Singapore’s Hawker culture gets UNESCO recognition

The UNESCO (United Nations Education, Scientific and Cultural Organization) has recently recognized “Hawker” culture of Singapore and has included it under the list of intangible cultural heritage. The list also includes Chinese Calligraphy, Yoga and Flamenco.

Hawker Centre

A Hawker Centre in Singapore stalls variety of local and other Asian Cuisines. They were set up by the Singapore Government as an alternative to street-side outdoor dining places that seldom lagged hygiene. The Singapore Government offered commonly shared or dedicated table chairs, permanent stalls instead of mobile food carts. Also, the Hawker licensing law was enacted to completely eliminate the street hawker in the city.

The Hawker Centre Culture emerged in 1950-60s around the urban areas of Singapore due to rapid urbanization. They were built to address the problem of unhygienic food prepared by unlicensed street hawkers. Recently, these places are being replaced by food courts due to growing affluence in urban populations.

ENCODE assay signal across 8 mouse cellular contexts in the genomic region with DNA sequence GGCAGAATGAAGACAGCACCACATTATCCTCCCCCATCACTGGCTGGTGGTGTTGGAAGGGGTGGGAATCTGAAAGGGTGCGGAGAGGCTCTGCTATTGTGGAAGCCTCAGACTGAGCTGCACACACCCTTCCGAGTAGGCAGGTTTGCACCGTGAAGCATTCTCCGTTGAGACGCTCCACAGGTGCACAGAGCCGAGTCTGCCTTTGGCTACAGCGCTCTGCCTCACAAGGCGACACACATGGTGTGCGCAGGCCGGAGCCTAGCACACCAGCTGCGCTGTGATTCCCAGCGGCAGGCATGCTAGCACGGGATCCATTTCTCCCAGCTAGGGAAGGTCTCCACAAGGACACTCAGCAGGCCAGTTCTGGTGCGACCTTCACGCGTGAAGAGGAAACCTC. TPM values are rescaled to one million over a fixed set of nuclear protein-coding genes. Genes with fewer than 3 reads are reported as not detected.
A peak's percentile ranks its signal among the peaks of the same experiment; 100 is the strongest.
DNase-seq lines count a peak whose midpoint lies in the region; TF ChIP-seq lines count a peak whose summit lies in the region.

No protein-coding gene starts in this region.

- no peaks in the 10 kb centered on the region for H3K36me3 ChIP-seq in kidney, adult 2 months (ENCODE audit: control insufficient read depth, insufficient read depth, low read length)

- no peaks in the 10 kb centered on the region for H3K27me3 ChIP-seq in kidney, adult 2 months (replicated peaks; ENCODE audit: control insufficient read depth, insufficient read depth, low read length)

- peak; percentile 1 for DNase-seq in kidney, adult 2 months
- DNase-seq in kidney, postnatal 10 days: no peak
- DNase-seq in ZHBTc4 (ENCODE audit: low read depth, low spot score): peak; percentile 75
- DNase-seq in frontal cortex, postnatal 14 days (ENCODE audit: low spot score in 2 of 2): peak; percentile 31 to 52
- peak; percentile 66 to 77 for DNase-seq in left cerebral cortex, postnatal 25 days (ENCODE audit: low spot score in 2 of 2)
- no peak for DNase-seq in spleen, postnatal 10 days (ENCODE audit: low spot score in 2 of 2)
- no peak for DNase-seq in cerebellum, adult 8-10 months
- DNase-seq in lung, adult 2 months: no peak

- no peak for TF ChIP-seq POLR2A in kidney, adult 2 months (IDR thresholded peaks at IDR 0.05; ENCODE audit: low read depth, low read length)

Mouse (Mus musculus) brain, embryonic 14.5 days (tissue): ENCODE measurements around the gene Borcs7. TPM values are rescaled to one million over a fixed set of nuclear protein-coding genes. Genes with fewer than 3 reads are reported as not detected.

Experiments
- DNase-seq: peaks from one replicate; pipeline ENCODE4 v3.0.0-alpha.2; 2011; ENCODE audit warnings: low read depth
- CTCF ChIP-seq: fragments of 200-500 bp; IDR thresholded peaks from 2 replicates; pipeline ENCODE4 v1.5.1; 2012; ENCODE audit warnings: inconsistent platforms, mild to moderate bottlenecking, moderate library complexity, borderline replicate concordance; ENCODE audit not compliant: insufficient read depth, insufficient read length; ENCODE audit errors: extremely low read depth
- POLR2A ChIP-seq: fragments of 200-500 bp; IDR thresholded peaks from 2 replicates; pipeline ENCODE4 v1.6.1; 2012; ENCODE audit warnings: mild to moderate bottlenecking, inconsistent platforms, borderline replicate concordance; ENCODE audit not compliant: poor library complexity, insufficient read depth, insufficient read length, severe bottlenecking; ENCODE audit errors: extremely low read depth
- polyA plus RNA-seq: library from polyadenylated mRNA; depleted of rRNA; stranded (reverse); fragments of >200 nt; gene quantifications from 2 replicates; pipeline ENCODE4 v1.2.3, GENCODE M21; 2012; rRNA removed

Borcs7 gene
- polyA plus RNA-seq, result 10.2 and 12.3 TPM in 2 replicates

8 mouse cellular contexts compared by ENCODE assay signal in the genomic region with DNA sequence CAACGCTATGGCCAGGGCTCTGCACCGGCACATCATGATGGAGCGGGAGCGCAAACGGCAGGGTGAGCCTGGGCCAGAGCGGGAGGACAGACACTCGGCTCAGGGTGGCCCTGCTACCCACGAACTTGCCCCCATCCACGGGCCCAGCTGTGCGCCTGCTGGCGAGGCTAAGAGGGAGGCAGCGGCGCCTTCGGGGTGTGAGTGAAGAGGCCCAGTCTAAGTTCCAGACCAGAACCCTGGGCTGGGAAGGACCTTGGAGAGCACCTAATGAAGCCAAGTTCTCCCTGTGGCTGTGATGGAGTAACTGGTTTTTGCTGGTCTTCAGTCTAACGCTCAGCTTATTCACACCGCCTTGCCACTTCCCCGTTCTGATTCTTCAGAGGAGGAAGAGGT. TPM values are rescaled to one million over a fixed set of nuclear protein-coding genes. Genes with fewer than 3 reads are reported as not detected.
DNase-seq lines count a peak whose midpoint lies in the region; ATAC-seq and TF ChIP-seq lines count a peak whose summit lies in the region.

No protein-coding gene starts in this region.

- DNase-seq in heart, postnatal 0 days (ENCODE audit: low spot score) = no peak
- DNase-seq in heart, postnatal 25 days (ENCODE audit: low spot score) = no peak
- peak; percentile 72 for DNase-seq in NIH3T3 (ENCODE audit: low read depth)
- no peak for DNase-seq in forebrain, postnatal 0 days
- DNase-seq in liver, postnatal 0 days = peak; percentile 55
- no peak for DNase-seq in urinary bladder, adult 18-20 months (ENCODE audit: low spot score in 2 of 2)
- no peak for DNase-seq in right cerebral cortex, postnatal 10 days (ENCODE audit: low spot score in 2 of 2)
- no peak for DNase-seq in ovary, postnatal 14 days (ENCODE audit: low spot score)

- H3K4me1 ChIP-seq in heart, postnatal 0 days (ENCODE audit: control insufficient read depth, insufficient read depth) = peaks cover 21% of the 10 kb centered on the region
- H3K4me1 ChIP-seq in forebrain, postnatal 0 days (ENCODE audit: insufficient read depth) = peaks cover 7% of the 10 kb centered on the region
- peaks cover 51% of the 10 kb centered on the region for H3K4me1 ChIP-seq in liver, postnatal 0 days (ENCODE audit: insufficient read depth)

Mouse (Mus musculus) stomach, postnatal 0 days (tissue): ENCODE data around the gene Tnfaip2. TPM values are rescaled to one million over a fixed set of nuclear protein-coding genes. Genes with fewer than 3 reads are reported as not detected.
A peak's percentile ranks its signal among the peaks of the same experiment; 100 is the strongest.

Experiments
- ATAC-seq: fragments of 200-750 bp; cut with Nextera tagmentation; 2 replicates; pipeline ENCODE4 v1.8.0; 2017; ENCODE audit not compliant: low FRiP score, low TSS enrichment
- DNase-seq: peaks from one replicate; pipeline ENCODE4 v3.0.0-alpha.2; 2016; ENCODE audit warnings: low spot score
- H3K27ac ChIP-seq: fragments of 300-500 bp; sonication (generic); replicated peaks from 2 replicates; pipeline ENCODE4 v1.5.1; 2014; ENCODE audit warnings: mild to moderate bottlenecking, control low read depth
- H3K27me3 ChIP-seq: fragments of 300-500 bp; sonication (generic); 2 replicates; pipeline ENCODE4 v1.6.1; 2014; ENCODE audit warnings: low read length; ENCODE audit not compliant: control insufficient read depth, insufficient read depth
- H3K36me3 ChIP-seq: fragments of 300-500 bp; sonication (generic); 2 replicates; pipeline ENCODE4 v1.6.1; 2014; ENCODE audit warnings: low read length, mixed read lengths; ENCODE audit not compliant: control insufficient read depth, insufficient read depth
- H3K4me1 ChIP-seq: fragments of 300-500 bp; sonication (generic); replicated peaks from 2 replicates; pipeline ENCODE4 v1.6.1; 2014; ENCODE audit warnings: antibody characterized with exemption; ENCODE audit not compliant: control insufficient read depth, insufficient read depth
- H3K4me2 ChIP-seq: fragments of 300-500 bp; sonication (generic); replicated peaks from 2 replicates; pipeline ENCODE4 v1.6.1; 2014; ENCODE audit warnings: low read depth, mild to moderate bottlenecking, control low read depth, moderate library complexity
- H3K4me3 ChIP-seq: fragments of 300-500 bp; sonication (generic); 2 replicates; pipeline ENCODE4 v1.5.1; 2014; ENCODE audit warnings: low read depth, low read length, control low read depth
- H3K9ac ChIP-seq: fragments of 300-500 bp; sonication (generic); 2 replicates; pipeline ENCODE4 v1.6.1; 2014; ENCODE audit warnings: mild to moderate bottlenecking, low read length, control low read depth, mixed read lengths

The Hawker Centres are owned by the Government bodies of Singapore. The three major Government bodies that own the Hawker centres are National Environment Agency, JTC Corporation and the Ministry of Sustainability and the Environment, Housing and Development Board. The Government of Singapore had launched several schemes such as Hawkers’ Development Programme to develop these Hawker centres.

Hawker Culture in other countries

The Hawker Culture is popular in other countries such as Hong Kong, Australia.

UNESCO Intangible Cultural Heritage

In 2019, the Singapore Government submitted a nomination to include its Hawker Culture to the UNESCO Representative List of Intangible Cultural Heritage of Humanity. It has now officially accepted by UNESCO. According to UNESCO, the Hawker Centres are “community dining rooms” where people from diverse backgrounds share their experience of dining over breakfast, lunch and dinner.

Basically, a hawker is a vendor who sells food items and other inexpensive goods.  In 2016, UNESCO included Yoga to its Intangible Cultural Heritage List.




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